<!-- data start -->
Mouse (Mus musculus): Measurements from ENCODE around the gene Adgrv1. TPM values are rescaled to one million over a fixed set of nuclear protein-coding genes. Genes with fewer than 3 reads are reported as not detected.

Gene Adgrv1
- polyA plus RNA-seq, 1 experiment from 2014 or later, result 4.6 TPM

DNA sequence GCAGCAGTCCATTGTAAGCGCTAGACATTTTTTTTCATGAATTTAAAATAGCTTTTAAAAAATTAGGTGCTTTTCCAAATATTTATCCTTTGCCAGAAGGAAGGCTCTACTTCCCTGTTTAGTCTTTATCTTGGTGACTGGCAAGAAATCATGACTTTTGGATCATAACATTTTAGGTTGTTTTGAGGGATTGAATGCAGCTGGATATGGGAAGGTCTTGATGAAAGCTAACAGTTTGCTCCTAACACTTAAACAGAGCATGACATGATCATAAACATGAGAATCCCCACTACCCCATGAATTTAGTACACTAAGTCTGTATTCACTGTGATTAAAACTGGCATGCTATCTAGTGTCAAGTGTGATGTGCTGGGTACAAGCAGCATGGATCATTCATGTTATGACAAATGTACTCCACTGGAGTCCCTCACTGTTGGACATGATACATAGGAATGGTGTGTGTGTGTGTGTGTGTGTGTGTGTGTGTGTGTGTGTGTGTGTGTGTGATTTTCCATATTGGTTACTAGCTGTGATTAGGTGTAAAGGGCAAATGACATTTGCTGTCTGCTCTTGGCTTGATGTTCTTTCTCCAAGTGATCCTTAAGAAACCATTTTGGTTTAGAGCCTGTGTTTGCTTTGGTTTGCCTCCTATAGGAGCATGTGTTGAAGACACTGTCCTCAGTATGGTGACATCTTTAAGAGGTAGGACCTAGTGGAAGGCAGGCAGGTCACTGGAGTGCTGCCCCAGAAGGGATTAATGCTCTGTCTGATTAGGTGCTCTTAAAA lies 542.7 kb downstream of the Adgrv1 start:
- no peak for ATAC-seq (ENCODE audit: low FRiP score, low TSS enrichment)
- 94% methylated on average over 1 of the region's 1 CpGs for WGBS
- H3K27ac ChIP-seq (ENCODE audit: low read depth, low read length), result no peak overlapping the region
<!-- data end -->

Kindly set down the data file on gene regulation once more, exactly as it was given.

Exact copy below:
Mouse (Mus musculus): Measurements from ENCODE around the gene Adgrv1. TPM values are rescaled to one million over a fixed set of nuclear protein-coding genes. Genes with fewer than 3 reads are reported as not detected.

Gene Adgrv1
- polyA plus RNA-seq, 1 experiment from 2014 or later, result 4.6 TPM

DNA sequence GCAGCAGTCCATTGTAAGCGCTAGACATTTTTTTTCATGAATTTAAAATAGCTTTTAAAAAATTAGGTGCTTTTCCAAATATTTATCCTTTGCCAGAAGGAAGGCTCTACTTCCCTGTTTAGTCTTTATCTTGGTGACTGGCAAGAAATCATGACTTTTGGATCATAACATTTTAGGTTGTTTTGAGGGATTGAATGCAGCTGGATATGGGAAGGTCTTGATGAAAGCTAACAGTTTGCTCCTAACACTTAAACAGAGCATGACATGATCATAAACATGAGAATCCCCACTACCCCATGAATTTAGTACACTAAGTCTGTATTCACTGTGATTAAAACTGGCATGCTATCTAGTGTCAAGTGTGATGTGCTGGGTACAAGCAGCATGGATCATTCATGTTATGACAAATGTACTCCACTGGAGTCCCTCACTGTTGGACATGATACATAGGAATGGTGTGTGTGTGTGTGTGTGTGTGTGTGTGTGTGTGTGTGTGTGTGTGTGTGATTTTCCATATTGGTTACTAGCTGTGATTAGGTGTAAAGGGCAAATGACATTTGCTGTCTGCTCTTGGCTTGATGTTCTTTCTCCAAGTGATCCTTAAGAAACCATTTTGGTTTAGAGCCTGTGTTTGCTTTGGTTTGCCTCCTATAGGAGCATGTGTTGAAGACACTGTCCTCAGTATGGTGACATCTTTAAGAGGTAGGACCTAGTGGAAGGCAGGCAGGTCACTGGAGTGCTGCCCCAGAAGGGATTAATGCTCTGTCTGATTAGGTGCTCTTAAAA lies 542.7 kb downstream of the Adgrv1 start:
- no peak for ATAC-seq (ENCODE audit: low FRiP score, low TSS enrichment)
- 94% methylated on average over 1 of the region's 1 CpGs for WGBS
- H3K27ac ChIP-seq (ENCODE audit: low read depth, low read length), result no peak overlapping the region